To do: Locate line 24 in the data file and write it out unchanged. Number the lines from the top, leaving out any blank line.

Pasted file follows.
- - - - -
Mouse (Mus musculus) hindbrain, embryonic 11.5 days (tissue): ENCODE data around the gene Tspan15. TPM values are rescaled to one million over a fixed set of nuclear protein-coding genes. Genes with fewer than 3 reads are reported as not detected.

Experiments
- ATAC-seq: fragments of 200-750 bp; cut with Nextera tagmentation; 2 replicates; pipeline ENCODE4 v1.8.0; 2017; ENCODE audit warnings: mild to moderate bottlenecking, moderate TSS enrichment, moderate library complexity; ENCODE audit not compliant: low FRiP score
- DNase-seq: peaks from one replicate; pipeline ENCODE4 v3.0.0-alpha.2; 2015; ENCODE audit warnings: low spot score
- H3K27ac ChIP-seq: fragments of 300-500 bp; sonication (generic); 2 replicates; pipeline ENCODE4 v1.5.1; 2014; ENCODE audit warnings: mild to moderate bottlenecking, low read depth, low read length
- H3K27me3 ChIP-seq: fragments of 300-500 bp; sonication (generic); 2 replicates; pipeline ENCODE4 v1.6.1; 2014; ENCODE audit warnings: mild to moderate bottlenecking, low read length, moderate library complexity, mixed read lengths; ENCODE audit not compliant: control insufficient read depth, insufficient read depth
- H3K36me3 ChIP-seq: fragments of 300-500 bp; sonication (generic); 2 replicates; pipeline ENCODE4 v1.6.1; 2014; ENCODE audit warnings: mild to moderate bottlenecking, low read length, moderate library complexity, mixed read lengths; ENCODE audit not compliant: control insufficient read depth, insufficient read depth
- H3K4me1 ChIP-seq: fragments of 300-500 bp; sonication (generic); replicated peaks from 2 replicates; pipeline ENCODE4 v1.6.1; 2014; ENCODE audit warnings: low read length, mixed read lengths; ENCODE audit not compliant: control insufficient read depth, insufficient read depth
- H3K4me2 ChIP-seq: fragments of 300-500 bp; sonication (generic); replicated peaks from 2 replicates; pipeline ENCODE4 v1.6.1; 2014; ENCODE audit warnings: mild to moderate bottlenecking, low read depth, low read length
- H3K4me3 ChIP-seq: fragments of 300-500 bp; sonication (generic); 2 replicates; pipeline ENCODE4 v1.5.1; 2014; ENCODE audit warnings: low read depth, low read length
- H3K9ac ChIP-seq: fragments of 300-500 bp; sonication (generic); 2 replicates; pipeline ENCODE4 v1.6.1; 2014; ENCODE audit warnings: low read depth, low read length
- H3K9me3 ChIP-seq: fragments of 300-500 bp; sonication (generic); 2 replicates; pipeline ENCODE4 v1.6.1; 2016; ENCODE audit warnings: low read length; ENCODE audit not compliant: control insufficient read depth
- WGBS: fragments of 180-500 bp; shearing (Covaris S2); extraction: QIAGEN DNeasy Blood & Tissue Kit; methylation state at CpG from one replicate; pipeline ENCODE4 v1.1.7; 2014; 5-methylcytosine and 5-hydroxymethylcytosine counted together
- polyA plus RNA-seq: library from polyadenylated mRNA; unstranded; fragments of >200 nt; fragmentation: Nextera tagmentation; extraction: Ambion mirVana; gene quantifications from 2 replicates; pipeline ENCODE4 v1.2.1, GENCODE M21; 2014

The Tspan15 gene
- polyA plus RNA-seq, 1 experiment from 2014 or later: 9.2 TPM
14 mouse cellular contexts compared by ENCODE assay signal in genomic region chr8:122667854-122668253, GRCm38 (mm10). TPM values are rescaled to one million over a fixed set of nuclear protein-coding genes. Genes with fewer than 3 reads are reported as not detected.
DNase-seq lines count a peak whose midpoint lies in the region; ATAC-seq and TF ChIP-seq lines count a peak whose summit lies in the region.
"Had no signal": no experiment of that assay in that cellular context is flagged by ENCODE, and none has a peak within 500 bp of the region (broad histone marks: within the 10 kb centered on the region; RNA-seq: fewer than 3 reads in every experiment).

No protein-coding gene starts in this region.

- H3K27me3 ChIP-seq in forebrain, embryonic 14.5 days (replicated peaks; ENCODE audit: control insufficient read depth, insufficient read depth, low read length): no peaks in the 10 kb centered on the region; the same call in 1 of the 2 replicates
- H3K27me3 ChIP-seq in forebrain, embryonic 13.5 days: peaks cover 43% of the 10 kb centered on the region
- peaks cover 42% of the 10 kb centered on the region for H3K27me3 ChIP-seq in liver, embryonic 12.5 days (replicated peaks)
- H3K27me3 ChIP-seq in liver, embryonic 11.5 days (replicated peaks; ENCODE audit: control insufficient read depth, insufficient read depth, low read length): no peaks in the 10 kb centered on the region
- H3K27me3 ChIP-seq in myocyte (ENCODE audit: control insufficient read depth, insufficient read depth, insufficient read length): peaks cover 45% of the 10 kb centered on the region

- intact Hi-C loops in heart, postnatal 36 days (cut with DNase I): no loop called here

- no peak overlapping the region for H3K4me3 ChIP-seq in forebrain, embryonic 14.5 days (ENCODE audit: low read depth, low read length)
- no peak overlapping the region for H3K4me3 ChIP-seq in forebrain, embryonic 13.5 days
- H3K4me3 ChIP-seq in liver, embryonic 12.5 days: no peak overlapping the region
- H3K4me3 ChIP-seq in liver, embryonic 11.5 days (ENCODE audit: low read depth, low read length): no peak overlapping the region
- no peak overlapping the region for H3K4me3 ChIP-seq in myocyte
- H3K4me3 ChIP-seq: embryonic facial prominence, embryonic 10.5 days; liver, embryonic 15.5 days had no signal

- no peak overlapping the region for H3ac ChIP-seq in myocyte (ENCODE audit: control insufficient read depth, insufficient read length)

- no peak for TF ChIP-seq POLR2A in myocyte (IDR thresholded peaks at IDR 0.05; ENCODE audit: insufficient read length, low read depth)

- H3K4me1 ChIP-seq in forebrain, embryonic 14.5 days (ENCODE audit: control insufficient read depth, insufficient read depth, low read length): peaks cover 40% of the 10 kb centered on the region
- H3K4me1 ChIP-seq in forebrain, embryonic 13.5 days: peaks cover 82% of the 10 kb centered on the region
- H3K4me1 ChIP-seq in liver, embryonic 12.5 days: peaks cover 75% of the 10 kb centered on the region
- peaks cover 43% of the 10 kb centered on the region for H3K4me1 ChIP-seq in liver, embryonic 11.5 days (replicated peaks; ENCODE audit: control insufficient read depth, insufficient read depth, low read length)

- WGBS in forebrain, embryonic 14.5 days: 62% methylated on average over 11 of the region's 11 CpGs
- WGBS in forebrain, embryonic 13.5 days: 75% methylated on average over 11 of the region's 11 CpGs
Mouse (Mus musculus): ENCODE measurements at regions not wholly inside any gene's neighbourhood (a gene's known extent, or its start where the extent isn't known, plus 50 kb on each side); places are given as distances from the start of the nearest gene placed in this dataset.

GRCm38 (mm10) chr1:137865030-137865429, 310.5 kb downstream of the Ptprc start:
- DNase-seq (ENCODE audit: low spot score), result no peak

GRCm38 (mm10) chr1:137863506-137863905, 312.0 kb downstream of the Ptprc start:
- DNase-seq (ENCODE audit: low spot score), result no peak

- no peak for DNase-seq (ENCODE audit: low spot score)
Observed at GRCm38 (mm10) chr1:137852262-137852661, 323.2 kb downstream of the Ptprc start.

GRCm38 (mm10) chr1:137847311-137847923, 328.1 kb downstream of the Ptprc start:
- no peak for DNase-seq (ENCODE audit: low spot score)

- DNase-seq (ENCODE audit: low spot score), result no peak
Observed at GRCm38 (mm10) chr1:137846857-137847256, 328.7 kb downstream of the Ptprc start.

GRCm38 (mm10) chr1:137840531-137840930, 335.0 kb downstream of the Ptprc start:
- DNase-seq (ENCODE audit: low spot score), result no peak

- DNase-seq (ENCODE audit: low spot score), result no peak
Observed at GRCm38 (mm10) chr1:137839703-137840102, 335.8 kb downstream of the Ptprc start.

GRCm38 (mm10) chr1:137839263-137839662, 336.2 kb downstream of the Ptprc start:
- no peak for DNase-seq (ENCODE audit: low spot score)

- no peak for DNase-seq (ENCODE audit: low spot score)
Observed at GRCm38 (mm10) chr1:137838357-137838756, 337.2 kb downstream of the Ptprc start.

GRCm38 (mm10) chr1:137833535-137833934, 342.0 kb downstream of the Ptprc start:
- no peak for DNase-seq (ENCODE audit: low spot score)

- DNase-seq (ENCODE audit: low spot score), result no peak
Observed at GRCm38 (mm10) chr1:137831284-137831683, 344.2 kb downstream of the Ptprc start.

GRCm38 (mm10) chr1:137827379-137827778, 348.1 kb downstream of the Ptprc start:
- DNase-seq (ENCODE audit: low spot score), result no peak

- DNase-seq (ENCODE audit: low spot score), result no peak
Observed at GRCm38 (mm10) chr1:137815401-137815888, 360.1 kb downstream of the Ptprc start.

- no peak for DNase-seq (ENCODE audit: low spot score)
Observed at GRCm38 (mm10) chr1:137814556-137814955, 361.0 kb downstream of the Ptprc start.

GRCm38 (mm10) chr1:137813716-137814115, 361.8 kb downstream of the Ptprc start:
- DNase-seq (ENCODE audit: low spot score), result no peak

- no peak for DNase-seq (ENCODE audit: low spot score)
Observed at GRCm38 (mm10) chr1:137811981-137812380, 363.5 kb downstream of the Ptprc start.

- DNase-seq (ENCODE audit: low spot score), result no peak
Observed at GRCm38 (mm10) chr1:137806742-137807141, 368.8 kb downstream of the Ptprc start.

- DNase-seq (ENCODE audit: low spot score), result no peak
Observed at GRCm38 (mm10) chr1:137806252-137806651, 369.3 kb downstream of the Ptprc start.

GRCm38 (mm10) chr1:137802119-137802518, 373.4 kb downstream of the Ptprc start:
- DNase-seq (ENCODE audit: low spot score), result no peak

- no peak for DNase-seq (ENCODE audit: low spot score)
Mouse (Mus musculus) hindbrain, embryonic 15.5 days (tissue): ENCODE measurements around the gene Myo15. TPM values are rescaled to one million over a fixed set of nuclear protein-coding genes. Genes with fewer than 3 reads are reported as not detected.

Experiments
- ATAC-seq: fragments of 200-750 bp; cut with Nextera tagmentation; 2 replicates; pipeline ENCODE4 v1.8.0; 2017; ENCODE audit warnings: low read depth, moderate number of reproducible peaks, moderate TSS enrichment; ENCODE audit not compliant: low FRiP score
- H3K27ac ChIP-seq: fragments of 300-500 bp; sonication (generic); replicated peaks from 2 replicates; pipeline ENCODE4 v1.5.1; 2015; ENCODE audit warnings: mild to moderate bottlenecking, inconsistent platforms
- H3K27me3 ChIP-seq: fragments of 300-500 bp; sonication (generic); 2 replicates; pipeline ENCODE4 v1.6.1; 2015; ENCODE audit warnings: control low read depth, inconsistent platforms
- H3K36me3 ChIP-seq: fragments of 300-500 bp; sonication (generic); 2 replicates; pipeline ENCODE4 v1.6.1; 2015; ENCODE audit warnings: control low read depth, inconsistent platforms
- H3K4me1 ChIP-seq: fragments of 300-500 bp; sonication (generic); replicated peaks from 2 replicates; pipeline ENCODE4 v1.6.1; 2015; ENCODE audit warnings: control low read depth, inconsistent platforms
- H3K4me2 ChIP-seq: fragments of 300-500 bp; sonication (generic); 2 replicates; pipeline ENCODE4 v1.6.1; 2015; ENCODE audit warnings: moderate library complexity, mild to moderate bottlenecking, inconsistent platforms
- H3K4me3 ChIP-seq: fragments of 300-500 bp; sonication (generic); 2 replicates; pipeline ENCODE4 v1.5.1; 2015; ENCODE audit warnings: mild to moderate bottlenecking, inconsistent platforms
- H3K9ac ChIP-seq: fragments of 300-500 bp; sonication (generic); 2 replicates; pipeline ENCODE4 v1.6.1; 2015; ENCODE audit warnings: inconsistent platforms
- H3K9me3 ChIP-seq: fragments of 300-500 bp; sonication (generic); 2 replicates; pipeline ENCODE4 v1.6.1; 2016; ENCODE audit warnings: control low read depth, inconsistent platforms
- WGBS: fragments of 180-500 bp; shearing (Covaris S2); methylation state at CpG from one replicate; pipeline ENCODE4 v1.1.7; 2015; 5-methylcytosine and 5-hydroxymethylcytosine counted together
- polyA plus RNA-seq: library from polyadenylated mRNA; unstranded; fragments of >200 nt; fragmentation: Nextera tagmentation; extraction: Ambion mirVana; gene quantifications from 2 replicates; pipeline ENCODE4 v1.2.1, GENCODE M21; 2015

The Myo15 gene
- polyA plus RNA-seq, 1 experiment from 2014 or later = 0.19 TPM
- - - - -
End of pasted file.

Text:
- H3K27me3 ChIP-seq in liver, embryonic 11.5 days (replicated peaks; ENCODE audit: control insufficient read depth, insufficient read depth, low read length): no peaks in the 10 kb centered on the region